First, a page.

Latest trends in Retail Queue Management
Customers are gearing towards e-commerce. COVID-19 once again highlighted this experience. Brick and mortar retailers have some catching up to do – latest research shows that nearly 90% of customers have left the store as a result of long queues.
However, queues regarded as a necessary evil of brick and mortar retailing, can be efficiently managed by harnessing Computer Vision and AI technologies.
To improve physical retail experience retailers are turning to smart queue management platforms. Reduced wait time, minimized cart abandonment and increased customer satisfaction – these perks are the result of efficient queue management systems.
So how does it work and why should you try it for your business?
Retail queue management: AI powered solutions
AI based queue management systems are already making an impact in retail businesses all over the world. Retailers choose queue management due to various important factors that improves and optimises their business processes. Here’s how:
- Queue management platforms provide real time data about customer flow entering the store as well as at the check-out area. By detecting an increase of customer inflow, the platform can predict queues forming at the checkout in the coming minutes. Every 5-15 minute period system notifies store managers about queues forming. This helps to employ additional cashiers and prevent queue formation.
- Queue management systems are based on AI video analytics. System can be easily integrated using in store security cameras. Queue management can be deployed as a cloud platform meaning there are no additional infrastructure investments.
- By utilizing given data store managers can optimize workforce, identify cart abandonment situations and take actions to prevent it from happening in the future.
- Queue management systems provide information on peak hours, average waiting time, customer flow etc. By analyzing visitor trends the platform can predict visitor flows and queue formation in the future. This information is essential for employee shift planning.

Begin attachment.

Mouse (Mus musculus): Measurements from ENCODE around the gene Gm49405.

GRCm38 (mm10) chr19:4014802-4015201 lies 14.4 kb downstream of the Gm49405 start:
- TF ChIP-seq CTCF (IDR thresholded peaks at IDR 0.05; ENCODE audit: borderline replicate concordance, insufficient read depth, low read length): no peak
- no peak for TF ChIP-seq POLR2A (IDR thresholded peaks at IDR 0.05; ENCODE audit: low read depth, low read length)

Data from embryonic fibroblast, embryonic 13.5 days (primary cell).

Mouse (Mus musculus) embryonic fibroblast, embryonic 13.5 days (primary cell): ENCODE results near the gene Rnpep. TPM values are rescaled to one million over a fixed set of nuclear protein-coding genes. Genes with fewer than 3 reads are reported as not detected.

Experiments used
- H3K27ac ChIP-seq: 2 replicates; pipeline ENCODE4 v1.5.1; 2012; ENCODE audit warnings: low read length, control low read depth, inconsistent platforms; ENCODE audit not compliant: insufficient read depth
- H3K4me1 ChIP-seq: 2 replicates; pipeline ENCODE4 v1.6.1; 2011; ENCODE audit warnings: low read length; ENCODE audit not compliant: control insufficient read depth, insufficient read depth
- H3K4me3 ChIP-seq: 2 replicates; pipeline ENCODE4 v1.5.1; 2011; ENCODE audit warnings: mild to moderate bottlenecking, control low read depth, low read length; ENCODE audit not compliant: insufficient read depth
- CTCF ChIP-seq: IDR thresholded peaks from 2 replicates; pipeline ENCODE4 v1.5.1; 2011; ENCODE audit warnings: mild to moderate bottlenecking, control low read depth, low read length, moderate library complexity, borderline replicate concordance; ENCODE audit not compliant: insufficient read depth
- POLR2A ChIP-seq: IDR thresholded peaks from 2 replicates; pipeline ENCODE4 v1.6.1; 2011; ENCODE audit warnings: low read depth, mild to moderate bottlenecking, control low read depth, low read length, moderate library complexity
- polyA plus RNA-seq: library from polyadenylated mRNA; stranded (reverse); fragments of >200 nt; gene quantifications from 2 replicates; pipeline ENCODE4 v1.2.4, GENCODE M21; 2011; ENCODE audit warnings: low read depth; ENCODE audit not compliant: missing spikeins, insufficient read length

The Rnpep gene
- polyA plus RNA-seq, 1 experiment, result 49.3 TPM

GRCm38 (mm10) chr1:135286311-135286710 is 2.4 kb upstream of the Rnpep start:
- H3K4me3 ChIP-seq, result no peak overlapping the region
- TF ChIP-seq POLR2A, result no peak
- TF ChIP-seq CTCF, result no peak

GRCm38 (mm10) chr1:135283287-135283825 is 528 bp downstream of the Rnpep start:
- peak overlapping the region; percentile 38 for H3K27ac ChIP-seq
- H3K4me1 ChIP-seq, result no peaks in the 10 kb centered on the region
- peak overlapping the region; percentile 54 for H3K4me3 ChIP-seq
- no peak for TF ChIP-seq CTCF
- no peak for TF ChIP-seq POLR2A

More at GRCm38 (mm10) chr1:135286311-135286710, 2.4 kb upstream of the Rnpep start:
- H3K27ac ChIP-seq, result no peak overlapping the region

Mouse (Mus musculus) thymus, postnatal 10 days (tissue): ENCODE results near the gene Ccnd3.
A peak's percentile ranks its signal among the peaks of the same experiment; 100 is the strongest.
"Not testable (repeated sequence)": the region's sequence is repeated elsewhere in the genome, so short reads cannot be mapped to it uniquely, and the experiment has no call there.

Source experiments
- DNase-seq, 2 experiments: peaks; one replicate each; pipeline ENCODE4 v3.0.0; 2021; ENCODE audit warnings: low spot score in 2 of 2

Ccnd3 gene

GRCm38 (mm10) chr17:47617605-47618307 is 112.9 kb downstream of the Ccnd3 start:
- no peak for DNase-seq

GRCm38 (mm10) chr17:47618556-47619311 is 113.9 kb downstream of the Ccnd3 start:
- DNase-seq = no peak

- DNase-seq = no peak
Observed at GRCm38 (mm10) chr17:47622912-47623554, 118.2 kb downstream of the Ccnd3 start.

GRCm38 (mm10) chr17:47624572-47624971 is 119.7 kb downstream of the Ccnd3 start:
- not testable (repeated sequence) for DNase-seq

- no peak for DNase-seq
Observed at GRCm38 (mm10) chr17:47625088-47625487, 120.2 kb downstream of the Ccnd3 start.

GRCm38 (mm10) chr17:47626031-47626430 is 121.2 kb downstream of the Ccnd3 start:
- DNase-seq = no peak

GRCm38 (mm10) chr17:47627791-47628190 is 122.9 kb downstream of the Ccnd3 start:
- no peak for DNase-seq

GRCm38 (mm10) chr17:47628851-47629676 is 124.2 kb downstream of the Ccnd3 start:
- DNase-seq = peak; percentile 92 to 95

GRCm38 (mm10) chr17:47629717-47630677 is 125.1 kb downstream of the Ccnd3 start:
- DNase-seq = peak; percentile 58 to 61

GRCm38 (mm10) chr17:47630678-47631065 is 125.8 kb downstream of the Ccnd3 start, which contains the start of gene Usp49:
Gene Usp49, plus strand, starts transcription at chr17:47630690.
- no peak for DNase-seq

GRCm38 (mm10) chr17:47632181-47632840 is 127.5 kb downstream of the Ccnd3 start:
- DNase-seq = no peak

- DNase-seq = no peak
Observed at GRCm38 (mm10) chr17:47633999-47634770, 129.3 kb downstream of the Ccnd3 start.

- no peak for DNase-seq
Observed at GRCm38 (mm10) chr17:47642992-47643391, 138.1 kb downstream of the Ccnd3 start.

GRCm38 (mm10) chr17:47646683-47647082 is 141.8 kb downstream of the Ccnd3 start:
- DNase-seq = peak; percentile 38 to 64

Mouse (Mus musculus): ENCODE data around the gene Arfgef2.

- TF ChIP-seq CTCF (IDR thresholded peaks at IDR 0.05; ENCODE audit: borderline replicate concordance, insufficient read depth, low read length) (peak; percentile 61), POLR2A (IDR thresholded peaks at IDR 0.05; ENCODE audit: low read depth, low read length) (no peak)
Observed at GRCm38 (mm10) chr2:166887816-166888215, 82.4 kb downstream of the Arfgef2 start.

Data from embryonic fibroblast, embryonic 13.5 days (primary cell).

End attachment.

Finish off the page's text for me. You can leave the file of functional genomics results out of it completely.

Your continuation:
Ensuring checkouts efficiency
Queueing up at the checkout is the last touch point a retailer has with customers. According to research, 70% of customers are less likely to return to a store if they experience long queues on at least one occasion.
Queue management systems let retailers improve their customer experience by optimizing cashiers available throughout the day in order to prevent formation of queues.
The granularity of data provided by the queue management platform enables retailers to plan employee shifts more efficiently. It can notify about the predicted formation of queues, inviting extra cashiers to the checkout before the queueing occurs.
In addition, it also helps to identify the checkout utilization rate. The problem with checkout efficiency not only lies with understaffed counters. It also relates to checkout overstaffing. This means that there might be too many cashiers working at checkout while there are few customers in the store. By measuring the cashier occupancy rate, the platform can also inform the store manager in real time that the checkout employees can be utilized elsewhere than there is a low customer turnout.
Real time resource management
Retailers are obsessed with precision metrics. Items scanned per minute by the cashier at the checkout is one of them. However, it is a direct result of customer footfall – not only cashier performance.
The customer turnout predictions as well as real time footfall monitoring helps to optimize staff resources. A sudden increase in customer footfall – more employees to the checkout. Low customer turnout – the cashiers can be employed elsewhere in the store.
On the macro level the software allows to manage employee shifts. On the micro level, it allows unparalleled real time staff resource management that only AI powered Computer Vision platforms can provide.
Measuring cart abandonment rate
Less time in queues – more time for shopping! In store analytics showed that clients spend 20 minutes on average in a store. It means that every minute spent in a waiting line converts to one minute less to make the potential purchase.
There is a lot of research on this topic, but the consensus is clear – long queues result in cart abandonment. 7 people queing up is the tipping point – any longer and most shoppers won’t bother joining it. After 9 minutes, shoppers are likely to give up queuing and leave empty handed (other research says as little 6 minutes). 86% of consumers will avoid a store if they think that the queue is too long.
Queue management not only prevents queues from forming. It also allows us to objectively measure cart abandonment rate. The platform can identify cart abandonment action and correlate it to the queue length (e.g. when 8+ people are queuing up, the rate of cart abandonment increases exponentially). By corresponding this value with the average value of the shopping cart, retailers can precisely estimate the sales value lost, as well as measure this rate of extra cashier wage costs (identifying the moments when extra staffing is justified by sales value lost).